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George Crews McGhee (March 10, 1912 – July 4, 2005) was an oilman and a career diplomat in the United States foreign service.

George C. McGhee
Portrait of George C. McGhee.jpg
13th Counselor of the United States Department of State
In office
February 16, 1961 – December 3, 1961
PresidentJohn F. Kennedy
Preceded byTheodore Achilles
Succeeded byWalt Whitman Rostow
3rd Under Secretary of State for Political Affairs
In office
December 4, 1961 – March 27, 1963
PresidentJohn F. Kennedy
Preceded byLivingston T. Merchant
Succeeded byW. Averell Harriman
1st Assistant Secretary of State for Near Eastern, South Asian, and African Affairs
In office
June 28, 1949 – December 19, 1951
PresidentHarry S. Truman
Succeeded byHenry A. Byroade
8th United States Ambassador to Turkey
In office
January 15, 1952 – June 19, 1953
PresidentHarry S. Truman
Dwight D. Eisenhower
Preceded byGeorge Wadsworth
Succeeded byAvra M. Warren
4th United States Ambassador to West Germany
In office
May 18, 1963 – May 21, 1968
PresidentJohn F. Kennedy
Lyndon B. Johnson
Preceded byWalter C. Dowling
Succeeded byHenry Cabot Lodge, Jr.
Personal details
Born(1912-03-10)March 10, 1912
Waco, Texas, U.S.
DiedJuly 4, 2005(2005-07-04) (aged 93)
Leesburg, Virginia, U.S.
NationalityAmerican
ProfessionDiplomat

Early lifeEdit

McGhee was born on March 10, 1912 in Waco, Texas, the son of a Waco banker. He studied at the University of Oklahoma, graduating with a degree in geology in 1933. He was initiated into the Oklahoma Kappa chapter of Sigma Alpha Epsilon fraternity at OU. For a time McGhee worked for Conoco, working on a crew that made the first oil discovery on the Gulf Coast through reflection seismology. He was awarded a Rhodes scholarship, gaining a doctorate in physical sciences from Oxford University in 1937. Back in the United States he became vice president of the National Geophysical Company, where he managed reflection seismology surveys in Cuba.[1] On his return to Texas, McGhee found employment with Everette Lee DeGolyer's oil services company DeGolyer and MacNaughton, scouting oilfields and marrying DeGolyer's daughter Cecilia. McGhee described Cecilia as "the most beautiful and richest girl in Texas."[2] In 1940 McGhee established his own company, the McGhee Production Company, and soon discovered a major oil field at Lake Charles, Louisiana, which made his fortune.[2][3]

Wartime serviceEdit

At the beginning of World War II McGhee was a member of the staff of the Office of Production Management and a member of the War Production Board. Commissioned into the U.S. Navy, McGhee served as a naval air intelligence officer on the staff of Army Air Force General Curtis E. LeMay, for which he was awarded the Legion of Merit.[2]

Diplomatic careerEdit

Following the war he was recruited to the U.S. State Department by then-Undersecretary of State William L. Clayton, joining in 1946. McGhee initially traveled on behalf of the State Department to disburse a fund of $400 million in economic and military aid to Greece and Turkey, as well as other economic aid in Africa and the Middle East. He served as U.S. Ambassador to Turkey in 1952–1953, where he supported their successful bid for NATO membership. While in Turkey, the McGhees lived in Alanya in an Ottoman-era villa they named "Turkish Delight."[2]

McGhee was instrumental in dealings with the Republic of the Congo and the Dominican Republic in the early 1960s. From November 1961 to April 1963, he served as the third ever Under Secretary of State for Political Affairs, during the Kennedy Administration (later to be replaced by W. Averell Harriman). President Kennedy had left this office vacant since January 1961 until McGhee was persuaded to take the position. Following that position, he was again named Ambassador to West Germany from 1963 to 1968.[2]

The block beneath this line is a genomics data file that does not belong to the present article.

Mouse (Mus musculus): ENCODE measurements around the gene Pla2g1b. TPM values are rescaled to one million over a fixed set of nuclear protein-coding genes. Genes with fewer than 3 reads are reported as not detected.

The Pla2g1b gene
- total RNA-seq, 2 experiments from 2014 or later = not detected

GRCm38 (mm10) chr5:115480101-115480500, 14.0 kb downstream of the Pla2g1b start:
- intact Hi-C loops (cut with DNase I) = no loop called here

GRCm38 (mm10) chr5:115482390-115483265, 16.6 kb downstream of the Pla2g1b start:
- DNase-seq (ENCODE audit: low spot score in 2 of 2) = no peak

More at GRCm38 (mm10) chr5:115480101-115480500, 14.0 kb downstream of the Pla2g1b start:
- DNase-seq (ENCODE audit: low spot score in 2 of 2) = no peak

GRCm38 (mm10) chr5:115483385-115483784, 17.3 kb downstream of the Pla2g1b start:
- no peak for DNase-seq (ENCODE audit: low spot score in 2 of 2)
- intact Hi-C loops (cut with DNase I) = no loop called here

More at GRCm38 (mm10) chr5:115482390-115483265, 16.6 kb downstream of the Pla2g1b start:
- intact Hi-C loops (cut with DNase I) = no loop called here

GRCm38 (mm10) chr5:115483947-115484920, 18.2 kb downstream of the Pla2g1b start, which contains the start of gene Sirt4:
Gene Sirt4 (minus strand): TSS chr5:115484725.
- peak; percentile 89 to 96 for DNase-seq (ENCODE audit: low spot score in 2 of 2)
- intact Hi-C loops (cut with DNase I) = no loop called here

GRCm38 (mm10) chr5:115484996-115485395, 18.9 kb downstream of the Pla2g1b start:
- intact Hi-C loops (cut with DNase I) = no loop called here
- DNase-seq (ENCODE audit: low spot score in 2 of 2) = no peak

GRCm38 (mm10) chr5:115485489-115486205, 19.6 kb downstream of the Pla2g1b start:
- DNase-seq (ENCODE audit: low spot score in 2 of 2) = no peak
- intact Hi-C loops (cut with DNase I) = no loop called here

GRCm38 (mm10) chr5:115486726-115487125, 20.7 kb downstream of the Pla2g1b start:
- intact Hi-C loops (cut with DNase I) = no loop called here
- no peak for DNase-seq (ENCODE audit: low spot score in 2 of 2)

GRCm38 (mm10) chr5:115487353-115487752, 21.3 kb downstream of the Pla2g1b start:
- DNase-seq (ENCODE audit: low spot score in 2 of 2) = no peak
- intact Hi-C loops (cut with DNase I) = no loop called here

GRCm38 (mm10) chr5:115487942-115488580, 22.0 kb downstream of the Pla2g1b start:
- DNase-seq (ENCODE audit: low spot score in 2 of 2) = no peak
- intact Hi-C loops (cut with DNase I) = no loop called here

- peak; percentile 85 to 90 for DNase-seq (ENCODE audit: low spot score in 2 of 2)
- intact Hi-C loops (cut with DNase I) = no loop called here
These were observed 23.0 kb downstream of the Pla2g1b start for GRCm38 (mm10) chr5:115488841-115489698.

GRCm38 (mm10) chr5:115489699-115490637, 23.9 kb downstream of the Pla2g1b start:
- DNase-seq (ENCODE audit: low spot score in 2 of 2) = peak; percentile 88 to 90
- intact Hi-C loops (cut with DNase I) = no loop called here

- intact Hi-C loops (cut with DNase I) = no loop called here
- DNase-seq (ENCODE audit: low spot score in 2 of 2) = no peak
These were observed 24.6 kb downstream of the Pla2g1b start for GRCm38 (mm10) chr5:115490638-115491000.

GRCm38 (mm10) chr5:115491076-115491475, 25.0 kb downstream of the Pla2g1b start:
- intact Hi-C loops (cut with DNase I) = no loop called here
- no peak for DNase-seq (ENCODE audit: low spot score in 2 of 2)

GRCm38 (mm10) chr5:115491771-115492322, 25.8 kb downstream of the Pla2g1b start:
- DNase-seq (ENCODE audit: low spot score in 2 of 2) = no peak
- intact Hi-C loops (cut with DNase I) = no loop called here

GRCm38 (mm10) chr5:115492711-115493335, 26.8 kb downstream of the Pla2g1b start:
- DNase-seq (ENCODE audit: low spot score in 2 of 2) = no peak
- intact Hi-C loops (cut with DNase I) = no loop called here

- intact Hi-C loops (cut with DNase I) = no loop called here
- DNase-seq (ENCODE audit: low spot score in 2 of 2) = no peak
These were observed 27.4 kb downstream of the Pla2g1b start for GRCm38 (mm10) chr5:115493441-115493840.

RetirementEdit

After retiring in 1969, McGhee served on corporate boards of Mobil, Procter and Gamble and Trans World Airlines.

From 1970 to 1974, McGhee was head of the Federal City Council, a group of business, civic, education, and other leaders interested in economic development in Washington, D.C.[4]

In retirement McGhee wrote a semi-autobiographical novel, entitled The Dance of the Billions: A Novel About Texas, Houston, and Oil (1990), whose lack of success was attributed by his family to its puritanical tone.[3] His 2001 memoir was entitled I Did It This Way.[2]

In 1989, McGhee donated his villa in Alanya, Turkey to Georgetown University. Today it is known as the McGhee Center for Eastern Mediterranean Studies, and welcomes students each spring. His estate, Farmer's Delight in Loudoun County, Virginia, is operated by the McGhee Foundation as a museum, research center and meeting facility.[5] It is listed on the National Register of Historic Places.[6][7]

McGhee died of pneumonia on July 4, 2005 at the age of 93 at Loudoun Hospital Center in Leesburg, Virginia.[3]

ReferencesEdit

  1. ^ Clark, Dean. "George C. McGhee". Virtual Geoscience Center. Missouri Southern University. Archived from the original on 30 March 2012. Retrieved 16 September 2011.
  2. ^ a b c d e f "Ambassador George Crews McGhee". McGhee Foundation. Retrieved 16 September 2011.
  3. ^ a b c Bernstein, Adam (July 6, 2005). "George C. McGhee Dies; Oilman, Diplomat". Washington Post. Retrieved 16 September 2011.
  4. ^ "Federal City Council Elected". The Washington Post. September 30, 1970. p. D9.
  5. ^ "Farmer's Delight Plantation". McGhee Foundation. Retrieved 16 September 2011.
  6. ^ "National Register Information System". National Register of Historic Places. National Park Service. July 9, 2010.
  7. ^ Virginia Historic Landmarks Commission (May 1973). "National Register of Historic Places Inventory - Nomination Form: Farmer's Delight" (PDF). National Park Service. Retrieved 16 September 2011.

External linksEdit